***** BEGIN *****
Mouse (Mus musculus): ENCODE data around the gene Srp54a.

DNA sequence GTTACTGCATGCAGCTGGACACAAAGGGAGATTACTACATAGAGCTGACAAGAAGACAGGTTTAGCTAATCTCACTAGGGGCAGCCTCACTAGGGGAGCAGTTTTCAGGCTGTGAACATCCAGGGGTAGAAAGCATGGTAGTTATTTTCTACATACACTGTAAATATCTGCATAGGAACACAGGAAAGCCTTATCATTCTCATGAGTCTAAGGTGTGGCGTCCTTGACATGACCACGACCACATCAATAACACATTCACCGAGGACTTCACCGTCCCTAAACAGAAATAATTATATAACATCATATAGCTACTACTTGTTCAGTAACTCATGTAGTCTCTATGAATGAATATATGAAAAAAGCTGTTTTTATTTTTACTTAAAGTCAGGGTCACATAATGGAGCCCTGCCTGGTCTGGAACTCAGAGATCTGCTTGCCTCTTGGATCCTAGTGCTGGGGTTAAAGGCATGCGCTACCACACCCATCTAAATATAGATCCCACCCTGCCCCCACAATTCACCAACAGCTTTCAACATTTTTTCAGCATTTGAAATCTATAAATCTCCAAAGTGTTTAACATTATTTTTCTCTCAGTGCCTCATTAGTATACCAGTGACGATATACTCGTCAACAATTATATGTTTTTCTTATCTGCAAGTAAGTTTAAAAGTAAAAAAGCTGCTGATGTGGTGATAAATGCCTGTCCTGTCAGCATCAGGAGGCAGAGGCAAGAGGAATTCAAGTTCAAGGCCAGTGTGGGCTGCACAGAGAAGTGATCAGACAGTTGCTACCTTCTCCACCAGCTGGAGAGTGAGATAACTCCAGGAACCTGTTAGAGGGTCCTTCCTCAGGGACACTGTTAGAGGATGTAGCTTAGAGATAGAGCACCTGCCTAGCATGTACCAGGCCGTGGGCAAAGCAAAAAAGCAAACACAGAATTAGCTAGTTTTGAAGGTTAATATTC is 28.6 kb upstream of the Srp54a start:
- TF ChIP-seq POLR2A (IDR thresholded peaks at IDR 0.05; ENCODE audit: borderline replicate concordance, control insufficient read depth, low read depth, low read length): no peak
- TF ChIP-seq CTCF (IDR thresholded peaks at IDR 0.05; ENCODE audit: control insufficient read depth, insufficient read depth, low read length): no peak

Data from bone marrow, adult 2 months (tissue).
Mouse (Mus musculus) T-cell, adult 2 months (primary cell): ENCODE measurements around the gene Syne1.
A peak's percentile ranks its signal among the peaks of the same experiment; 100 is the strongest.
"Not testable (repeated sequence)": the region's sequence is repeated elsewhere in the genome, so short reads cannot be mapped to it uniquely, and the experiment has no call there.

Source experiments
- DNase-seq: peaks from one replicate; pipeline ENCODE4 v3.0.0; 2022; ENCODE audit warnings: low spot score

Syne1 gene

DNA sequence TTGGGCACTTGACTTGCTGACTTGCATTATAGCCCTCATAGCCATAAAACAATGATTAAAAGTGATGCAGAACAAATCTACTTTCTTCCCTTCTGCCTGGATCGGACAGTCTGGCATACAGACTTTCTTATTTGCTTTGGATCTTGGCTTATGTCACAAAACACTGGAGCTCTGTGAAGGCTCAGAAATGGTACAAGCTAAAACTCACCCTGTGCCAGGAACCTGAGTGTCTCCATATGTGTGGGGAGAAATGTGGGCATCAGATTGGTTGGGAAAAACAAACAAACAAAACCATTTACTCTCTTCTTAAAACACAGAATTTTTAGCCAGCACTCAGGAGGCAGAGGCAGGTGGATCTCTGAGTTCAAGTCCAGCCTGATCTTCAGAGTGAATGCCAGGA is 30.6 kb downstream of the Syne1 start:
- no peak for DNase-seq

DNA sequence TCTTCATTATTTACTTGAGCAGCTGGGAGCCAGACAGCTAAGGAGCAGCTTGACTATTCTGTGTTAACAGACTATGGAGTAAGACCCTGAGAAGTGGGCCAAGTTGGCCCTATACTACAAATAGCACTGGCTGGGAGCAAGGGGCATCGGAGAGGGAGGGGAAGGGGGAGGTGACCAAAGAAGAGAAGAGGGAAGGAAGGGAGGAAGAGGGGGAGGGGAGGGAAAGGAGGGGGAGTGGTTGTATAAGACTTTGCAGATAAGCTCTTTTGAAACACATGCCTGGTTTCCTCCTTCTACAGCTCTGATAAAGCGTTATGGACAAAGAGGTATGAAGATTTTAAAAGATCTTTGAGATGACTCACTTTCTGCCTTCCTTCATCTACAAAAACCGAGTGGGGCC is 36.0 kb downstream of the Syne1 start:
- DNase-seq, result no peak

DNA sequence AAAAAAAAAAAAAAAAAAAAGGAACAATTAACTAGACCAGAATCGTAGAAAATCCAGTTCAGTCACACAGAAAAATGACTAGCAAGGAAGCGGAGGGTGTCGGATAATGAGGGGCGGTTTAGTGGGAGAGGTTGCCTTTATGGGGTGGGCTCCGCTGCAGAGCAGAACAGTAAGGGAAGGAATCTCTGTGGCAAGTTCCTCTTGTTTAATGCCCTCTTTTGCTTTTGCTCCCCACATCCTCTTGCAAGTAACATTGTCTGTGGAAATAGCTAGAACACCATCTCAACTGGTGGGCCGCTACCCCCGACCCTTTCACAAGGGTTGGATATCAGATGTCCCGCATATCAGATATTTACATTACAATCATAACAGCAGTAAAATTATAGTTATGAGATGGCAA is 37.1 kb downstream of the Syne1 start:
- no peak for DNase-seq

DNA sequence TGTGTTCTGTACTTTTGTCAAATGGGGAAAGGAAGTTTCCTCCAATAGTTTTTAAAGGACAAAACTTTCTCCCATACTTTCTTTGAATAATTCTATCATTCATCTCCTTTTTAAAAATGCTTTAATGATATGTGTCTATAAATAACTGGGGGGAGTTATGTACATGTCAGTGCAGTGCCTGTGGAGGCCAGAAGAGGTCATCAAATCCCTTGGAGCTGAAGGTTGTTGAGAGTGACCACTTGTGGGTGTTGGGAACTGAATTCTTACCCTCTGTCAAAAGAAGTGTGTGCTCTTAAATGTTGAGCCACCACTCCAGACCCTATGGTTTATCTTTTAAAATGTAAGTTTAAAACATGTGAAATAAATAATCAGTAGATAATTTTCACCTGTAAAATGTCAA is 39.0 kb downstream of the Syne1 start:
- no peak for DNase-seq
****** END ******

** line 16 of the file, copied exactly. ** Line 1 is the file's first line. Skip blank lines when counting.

DNA sequence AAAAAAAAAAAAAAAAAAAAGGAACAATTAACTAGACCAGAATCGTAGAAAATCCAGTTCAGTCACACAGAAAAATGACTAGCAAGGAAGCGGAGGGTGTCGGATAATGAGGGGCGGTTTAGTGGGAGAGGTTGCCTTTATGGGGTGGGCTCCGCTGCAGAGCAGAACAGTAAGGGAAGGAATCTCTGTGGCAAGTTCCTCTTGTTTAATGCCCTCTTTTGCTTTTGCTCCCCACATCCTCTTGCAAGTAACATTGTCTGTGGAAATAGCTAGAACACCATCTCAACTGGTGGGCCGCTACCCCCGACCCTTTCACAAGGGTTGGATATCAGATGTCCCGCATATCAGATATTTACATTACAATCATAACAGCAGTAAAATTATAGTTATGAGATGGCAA is 37.1 kb downstream of the Syne1 start: